Percentage of pupils aged 11-15 years who regularly smoked cigarettes,
The prevalence of drug-use was higher among boys than girls. In 2000, 15 per cent of boys aged 11 to 15 years used drugs in the last year compared with 13 per cent of girls, and 31 per cent of males aged 16 to 19 years used drugs in the last year compared with 24 per cent of females in the same age group.
Cannabis was the most widely used drug among 11- to 19-year-olds. In 2000, of those aged 11 to 15 years in England, 12 per cent were using cannabis. In England and Wales, 25 per cent of those aged 16 to 19 years were using cannabis. The prevalence of using cannabis and Class A drugs increased with age. Between 1994 to 2000, the use of amphetamines, LSD and poppers decreased among 16- to 19-year-olds.
Between 1990 and 2000, girls were more likely to smoke than boys among those aged 11 to 15 years. In 2000, 12 per cent of girls aged 11 to 15 years in England were regular smokers compared with nine per cent of boys. However, in this age group, consumption of cigarettes among regular smokers was higher for boys than girls with boys smoking an average of 50 cigarettes in a week compared with the 44 for girls. There was little variation in the prevalence of smoking among those aged 16 to 19 years.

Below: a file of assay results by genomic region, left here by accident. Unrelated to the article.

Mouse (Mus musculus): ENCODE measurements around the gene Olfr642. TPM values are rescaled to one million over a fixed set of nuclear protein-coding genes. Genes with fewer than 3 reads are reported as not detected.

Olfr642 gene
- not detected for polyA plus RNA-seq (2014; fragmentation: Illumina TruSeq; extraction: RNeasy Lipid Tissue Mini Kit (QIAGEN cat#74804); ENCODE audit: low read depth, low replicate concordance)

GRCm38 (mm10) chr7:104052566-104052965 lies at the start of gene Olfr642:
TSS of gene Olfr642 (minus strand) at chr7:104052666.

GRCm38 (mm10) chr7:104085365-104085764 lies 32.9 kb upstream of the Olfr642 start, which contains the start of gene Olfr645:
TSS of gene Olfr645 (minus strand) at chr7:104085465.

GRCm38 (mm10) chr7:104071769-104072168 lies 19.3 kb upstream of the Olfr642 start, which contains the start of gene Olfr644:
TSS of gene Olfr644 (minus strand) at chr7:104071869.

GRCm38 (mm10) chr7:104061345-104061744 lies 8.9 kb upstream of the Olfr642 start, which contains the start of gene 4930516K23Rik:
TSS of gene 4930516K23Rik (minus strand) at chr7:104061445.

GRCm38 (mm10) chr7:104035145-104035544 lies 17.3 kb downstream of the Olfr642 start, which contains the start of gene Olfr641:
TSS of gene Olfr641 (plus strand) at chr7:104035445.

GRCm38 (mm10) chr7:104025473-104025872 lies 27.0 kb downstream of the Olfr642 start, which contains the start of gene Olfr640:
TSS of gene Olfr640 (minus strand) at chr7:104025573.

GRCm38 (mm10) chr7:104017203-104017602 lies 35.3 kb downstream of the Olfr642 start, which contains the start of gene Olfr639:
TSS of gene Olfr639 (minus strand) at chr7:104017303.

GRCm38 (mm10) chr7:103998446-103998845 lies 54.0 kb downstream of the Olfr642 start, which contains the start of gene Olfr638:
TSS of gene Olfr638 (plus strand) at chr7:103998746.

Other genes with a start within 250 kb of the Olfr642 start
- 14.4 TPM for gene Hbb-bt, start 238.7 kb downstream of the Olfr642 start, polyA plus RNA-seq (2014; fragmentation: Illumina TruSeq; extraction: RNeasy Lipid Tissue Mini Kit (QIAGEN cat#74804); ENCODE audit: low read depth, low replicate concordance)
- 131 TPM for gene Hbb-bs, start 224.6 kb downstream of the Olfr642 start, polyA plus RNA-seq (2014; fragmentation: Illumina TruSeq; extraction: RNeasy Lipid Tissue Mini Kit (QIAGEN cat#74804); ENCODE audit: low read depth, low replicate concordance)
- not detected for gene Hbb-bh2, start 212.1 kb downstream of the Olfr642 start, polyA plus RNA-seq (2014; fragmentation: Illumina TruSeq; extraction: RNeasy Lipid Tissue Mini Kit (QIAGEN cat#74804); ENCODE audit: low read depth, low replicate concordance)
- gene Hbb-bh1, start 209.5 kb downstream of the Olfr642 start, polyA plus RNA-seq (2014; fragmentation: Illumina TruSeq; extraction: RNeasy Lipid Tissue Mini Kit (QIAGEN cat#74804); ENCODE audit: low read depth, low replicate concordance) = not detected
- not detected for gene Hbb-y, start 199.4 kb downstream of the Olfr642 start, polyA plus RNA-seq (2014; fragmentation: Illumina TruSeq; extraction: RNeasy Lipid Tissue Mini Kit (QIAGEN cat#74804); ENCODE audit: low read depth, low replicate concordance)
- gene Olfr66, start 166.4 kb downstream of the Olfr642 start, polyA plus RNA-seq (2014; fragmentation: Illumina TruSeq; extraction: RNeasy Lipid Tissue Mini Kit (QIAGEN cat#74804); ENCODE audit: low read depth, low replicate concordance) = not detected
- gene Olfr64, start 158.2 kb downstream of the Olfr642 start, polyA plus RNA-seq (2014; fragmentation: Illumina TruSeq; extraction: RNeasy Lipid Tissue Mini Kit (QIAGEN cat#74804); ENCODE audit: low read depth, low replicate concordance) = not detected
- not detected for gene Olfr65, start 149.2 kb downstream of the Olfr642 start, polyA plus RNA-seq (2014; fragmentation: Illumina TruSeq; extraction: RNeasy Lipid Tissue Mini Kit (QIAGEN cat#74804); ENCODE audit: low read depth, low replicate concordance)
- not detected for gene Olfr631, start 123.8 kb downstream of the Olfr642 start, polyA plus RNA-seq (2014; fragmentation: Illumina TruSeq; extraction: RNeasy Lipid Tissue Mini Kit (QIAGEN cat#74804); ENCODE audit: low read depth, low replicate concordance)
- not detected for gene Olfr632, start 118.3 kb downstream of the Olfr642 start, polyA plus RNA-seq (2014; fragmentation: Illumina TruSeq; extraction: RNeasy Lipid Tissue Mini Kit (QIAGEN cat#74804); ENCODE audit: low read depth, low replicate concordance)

In England, the prevalence of drinking alcohol in the last week for all pupils aged 11 to 15 years increased slightly from 21 per cent in 1990 to 24 per cent in 2000. Also boys were more likely than girls to have drunk in the last week, 25 per cent of boys compared with 23 per cent of girls in 2000.
Boys aged 11 to 15 years were likely to consume more units of alcohol than girls in the same age group. In 2000, the average consumption for boys was 11.6 units compared with 9.1 units for girls. Beer, lager and cider were the most popular types of alcohol drunk by both boys and girls.
Sources: Boreham R and Shaw A (eds) (2001) Smoking, Drinking and Drug Use Among Young People in England in 2000, National Centre for Social Research and the National Foundation for Educational Research, TSO: London British Crime Survey, 1994, 1996, 1998 and 2000, Home Office Living in Britain: Results from the 2000/2001 General Household Survey, Office for National Statistics
Class A drugs include amphetamines, heroin, cocaine, ecstasy, magic mushrooms, LSD and unprescribed use of methadone.
Poppers is the term for the group of chemicals known as Alkyl Nitrates that include Amyl Nitrite, Butyl Nitrite and Isobutyl Nitrite. They come as a clear or straw-coloured liquid in a small bottle or tube. The vapour is inhaled through the mouth or nose.